Yet, as people we do not change.
Change is possible even when it seems impossible. In an MIT Sloan blog of 16 Dec 2021, Jennifer Edgin, Assistant Deputy Commandant for Information at the US Marine Corps, asked herself as she sought to implement dynamic change in an organisation residing within the walls of the Pentagon.
To Edgin, the ensuing framing is problematic, “A sentiment of ‘that’s the bureaucracy and therefore we can’t change it or improve it,’ is an impediment to any kind of improvement effort,” Edgin explains.
Ideas even come before it is “possible”.
Gaudi was a Spanish architect that emulated shapes from nature. Yet, when he conceived of his masterpiece, the Sagrada Familia, the technology and materials to build the church did not exist. His thinking was so advanced, that he conceived of an idea that will finally come to fruition more than 100 years after his death.
Zaha Hadid, the late British-Iraqi architect, did the same. Ideas with unusual conceptual origins. She created a new language-system of ideas. And created a large global company.
This is the nature of ideas; constraints are the enemies of ideas. Once defined, it can be scaled back, but if constrains inhibit potential, no change is possible. That is why design thinking starts wide and narrows down. Cross-disciplinary, always. No boxes.
Valuable ideas require the same resources as parity thinking. They are wasteful.
Should we not start to measure an executive team by its currency of ideas?
By ROI – Return on Ideas?
The aptitude to risk is an impediment to ideas. Like a visionary client told me many years ago, “too much success in the past is a sure recipe for failure in future”.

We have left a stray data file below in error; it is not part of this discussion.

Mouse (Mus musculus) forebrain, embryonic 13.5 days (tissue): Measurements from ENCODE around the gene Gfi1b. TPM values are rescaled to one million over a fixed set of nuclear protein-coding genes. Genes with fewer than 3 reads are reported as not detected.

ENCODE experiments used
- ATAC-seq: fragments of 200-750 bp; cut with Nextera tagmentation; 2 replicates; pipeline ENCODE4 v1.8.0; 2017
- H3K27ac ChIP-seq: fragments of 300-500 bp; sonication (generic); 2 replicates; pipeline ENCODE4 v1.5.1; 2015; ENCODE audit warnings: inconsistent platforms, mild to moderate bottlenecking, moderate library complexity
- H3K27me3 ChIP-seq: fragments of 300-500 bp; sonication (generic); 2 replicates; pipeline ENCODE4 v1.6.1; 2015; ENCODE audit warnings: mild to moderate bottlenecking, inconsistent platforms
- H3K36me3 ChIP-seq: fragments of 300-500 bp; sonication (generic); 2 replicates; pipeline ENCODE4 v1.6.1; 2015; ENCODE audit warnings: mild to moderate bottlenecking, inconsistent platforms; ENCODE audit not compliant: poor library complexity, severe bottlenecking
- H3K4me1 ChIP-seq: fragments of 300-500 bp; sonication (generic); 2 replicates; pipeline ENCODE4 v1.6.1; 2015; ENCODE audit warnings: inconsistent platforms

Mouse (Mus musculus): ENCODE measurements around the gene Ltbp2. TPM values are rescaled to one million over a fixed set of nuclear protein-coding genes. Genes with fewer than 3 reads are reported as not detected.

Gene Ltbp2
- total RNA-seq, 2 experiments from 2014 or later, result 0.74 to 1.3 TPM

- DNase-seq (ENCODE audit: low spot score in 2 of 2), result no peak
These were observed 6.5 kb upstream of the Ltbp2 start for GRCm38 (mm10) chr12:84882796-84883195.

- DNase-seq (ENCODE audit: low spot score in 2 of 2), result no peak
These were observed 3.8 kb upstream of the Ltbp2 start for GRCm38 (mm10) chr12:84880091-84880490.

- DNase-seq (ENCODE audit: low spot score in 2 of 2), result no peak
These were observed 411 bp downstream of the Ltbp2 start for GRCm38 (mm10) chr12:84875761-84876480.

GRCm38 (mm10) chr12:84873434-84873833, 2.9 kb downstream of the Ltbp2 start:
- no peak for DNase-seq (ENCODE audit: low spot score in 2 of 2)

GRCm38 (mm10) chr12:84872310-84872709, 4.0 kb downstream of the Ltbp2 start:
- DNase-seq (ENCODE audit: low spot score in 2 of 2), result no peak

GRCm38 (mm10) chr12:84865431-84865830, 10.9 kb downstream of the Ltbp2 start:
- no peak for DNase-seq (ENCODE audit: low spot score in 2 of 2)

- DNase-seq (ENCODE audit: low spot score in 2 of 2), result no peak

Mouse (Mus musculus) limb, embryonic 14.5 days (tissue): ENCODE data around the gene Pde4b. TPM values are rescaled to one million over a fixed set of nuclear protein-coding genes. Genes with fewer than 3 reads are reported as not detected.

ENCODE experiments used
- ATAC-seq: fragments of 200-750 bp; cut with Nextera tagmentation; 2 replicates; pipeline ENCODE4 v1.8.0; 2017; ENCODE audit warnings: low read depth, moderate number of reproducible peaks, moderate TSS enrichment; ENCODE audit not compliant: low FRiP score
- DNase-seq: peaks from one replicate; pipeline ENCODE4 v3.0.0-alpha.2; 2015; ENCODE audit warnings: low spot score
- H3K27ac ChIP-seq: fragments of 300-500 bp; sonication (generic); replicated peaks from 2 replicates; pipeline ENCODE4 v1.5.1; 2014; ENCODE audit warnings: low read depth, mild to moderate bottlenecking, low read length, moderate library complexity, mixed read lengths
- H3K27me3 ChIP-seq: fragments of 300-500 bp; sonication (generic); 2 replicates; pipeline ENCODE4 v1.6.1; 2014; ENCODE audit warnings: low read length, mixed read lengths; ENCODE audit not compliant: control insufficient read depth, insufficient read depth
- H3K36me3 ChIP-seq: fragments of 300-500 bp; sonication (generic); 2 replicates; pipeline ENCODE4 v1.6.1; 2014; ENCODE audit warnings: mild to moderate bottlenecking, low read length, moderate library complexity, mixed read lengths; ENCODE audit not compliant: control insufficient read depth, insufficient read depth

About one year ago, a McKinsey survey found that 89% of executives believed innovation is the way out of Covid-19. This was how some companies thrived after the sub-prime crisis of 2008.
Yet, fourteen months later, a survey of executives by Gartner commented on marketing spend. Their actual spend projections were all based upon short-term results. This when furlough schemes kept most large companies in business through Covid-19. WFH and the acceleration of online meetings are good but not new ideas.
So why risk if not forced?
“Attacking yourself” remains the best defence. I have experienced it often. Make it impossible to be compared to any vying for the same customer dollars. Then you can do what Warren Buffett says. Cannibalising yourself works for the right reasons – I must still see this fail when done correctly.
Companies are caught-up in a cycle of linear planning. The design of their businesses dictates what they deliver in future. If companies are siloed, there can be no multi-disciplinary thinking, one of the main ingredients that is behind the best product ideas.
We are trained in boxes and think in boxes. We do not move between boxes.
Make executives accountable for their idea EQ that creates new value and barriers-to-entry.
The use of disciplines like biomimicry, stretches how we leverage one area to use elsewhere. The ability of fabrics is changing clothing entirely, why do I have to wear a coat when technology can warm-up a T-shirt? Idea stimulation is ample.
With all the change in IQ, we have not kept up with EQ.
It is time for “EQ Inside” (apologies Intel).
When we value the ROI of ideas, the new tools are just enablers. Not the holy grail.